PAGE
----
Q&A: Katherine Simdon, Artist and Owner of Overt Space
We can’t get enough of hearing fellow creators’ stories.
The moments that define us, the decisions that we made in order to get to where we are now - they’re all so varied, so special, so individual. We almost can’t believe that they all led up to this, our ability to do what we love and share it with others.
But, hindsight is 20/20. We digress.
Today, we’re taking a look into the life of Katherine Simdon, an artist and owner of Overt Space, whose art is currently featured at Dune Gift + Home. We’re obsessed with her abstract work and mixed media pieces, and we can’t wait for some of you to start hanging them in your homes.
Now, meet the artist behind the masterpieces. Let’s jump in with Katherine.
How did you get to where you are now?
In AP Studio Art in high school, I developed a passion for photography. That led me to Missoula, MT where I attended Rocky Mountain School of Photography. I was so inspired by the printing process that I started a fine art print lab called Paper & Ink Studio. With the printer in hand, I started to experiment with printing on different materials - homemade paper, weed barrier fabric, metal, clear film, basically anything I could run through my wide-format printer. After I sold this business, I began to explore other mediums.
For about a year now I have been painting, which was another hobby I pursued in high school. I love that I don’t need to be in front of my computer, like I did with photography or printing. The paint can sometimes be unforgiving if it falls where you don’t want it, but it can also make happy mistakes. I now use my printer to print out different colored transparencies, which I use to place over the paintings to give it another layer. I am starting to make some sculptures with layered transparencies and acrylic...but that’s for another blog post. ;)
What made you want to start your business?
I am an entrepreneur. It’s in my nature to start things. I have started two successful businesses and sold one. I am so passionate about making art, but until recently, I didn't think I could make it a career. My new art business will be my third.
Who is your art for?
This is a tough question. I’m an expressive artist and I put my emotions into each piece. My artwork shows how I am feeling at that moment or it may reflect a specific time I want to remember. If you feel something from its energy, then it’s for you.
What are your plans for your business next year? In the next 5 years?
Right now, I am applying to a lot of shows and galleries, but I have no definite plans for how it will roll out. I am just working hard and putting myself out there and taking on new opportunities as they come. It’s the first time that I've had no idea where I could go with my business. This is one of the things that excites me so much about starting on this journey.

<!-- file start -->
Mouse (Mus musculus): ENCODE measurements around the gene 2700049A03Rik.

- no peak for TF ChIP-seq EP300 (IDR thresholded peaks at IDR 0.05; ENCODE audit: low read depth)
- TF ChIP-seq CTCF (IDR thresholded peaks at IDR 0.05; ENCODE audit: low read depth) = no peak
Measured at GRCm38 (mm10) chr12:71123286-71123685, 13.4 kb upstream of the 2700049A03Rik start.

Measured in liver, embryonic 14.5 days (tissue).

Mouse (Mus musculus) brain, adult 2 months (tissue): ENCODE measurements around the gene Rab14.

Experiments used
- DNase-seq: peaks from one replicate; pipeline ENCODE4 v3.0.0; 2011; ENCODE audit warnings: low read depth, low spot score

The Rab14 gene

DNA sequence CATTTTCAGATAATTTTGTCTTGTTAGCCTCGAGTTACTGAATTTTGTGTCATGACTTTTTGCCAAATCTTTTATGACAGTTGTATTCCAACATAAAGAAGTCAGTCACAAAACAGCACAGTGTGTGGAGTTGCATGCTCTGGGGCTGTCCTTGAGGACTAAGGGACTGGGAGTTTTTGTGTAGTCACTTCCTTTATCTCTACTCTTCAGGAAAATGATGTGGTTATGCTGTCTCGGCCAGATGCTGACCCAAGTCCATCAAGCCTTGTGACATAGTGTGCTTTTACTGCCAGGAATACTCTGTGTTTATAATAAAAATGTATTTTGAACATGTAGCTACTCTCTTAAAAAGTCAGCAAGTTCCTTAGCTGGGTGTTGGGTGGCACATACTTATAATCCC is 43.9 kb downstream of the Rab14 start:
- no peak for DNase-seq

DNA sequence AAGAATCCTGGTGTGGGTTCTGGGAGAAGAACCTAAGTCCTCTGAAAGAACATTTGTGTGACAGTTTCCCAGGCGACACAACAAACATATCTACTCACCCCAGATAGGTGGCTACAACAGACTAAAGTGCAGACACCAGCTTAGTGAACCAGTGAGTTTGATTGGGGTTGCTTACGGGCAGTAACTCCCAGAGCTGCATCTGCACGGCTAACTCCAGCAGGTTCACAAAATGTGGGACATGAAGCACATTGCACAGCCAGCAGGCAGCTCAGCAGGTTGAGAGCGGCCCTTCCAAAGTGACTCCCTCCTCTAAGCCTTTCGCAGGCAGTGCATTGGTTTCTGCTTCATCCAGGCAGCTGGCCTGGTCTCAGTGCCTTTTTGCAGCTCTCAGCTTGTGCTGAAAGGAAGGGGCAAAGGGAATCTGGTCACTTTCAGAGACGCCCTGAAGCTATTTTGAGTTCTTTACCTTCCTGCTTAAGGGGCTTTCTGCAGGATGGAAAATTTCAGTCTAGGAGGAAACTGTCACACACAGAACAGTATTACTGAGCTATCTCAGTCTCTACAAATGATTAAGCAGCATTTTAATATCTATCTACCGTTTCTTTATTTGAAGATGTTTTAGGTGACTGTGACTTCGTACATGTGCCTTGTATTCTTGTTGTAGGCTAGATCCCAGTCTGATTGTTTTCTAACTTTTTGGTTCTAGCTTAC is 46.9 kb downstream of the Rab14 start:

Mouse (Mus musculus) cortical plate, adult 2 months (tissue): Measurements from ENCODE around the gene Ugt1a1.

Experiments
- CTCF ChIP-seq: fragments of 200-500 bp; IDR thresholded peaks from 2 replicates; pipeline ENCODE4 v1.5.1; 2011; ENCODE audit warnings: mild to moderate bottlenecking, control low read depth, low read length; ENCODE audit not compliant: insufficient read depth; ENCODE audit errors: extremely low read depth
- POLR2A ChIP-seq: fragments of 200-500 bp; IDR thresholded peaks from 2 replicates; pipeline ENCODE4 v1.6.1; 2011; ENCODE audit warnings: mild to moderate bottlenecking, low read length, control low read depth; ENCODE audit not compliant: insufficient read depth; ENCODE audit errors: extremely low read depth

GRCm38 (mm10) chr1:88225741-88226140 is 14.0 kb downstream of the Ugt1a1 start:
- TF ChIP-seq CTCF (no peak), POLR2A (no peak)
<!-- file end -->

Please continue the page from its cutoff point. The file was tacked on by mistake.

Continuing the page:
What’s inspiring you right now?
Vulnerable humans, the movement of birds, lavender plants and lavender oil, the color of the sun when I close my eyes, and stairs.
Can you walk us through your work routine? What helps you prepare to make art?
As an artist I am creative, but I also have a side of me that needs to be organized. I usually plan my week on Sunday night, listing the top three things I need to achieve each day. I wake up early and start my day. I typically only paint for about 2 hours at a time to keep my creativity fresh. A lot of work I do is on the computer: emailing, ordering, editing images, research, applying for shows and galleries, bookkeeping, etc.
How would you describe your style?
Minimalist, abstract, and intuitive.
What is your favorite scent?
The crisp fall air in the morning.
What is your favorite item in your home?
My Sonos speakers. I love it loud all throughout my house. I'm convinced that life without music would be extremely boring and lame.
Do you think there’s an item that every home should have?
Art. Not only art that you understand 100% but also art that makes you think deeper. I believe that good art expands the mind, and it makes you a more open and well-rounded person.
Do you have a personal motto?
“Be a sponge.” It’s what my mom would always say to me and my sister as she dropped us off for school. It means to soak in all of the knowledge like a sponge soaks up liquid.
Any advice for small business owners or artists?
This question should be “and” not “or”. Artists are also running a business. Your art is a product, which means you have to showcase your work, market it, get the high quality material to make it last so people want to invest in your work.
I suggest reading business books. A couple of books that stick out to me are Art/Work by Heather Darcy Bhandari and Jonathan Melber and The 10X Rule by Grant Cardone. I also recommend taking some online classes. CreativeLive was a great resource for me. I am passionate about the business side of being an artist almost as much as making the art.
If you have questions, I would love to chat about the business of being an artist. You can reach me by email at email@example.com.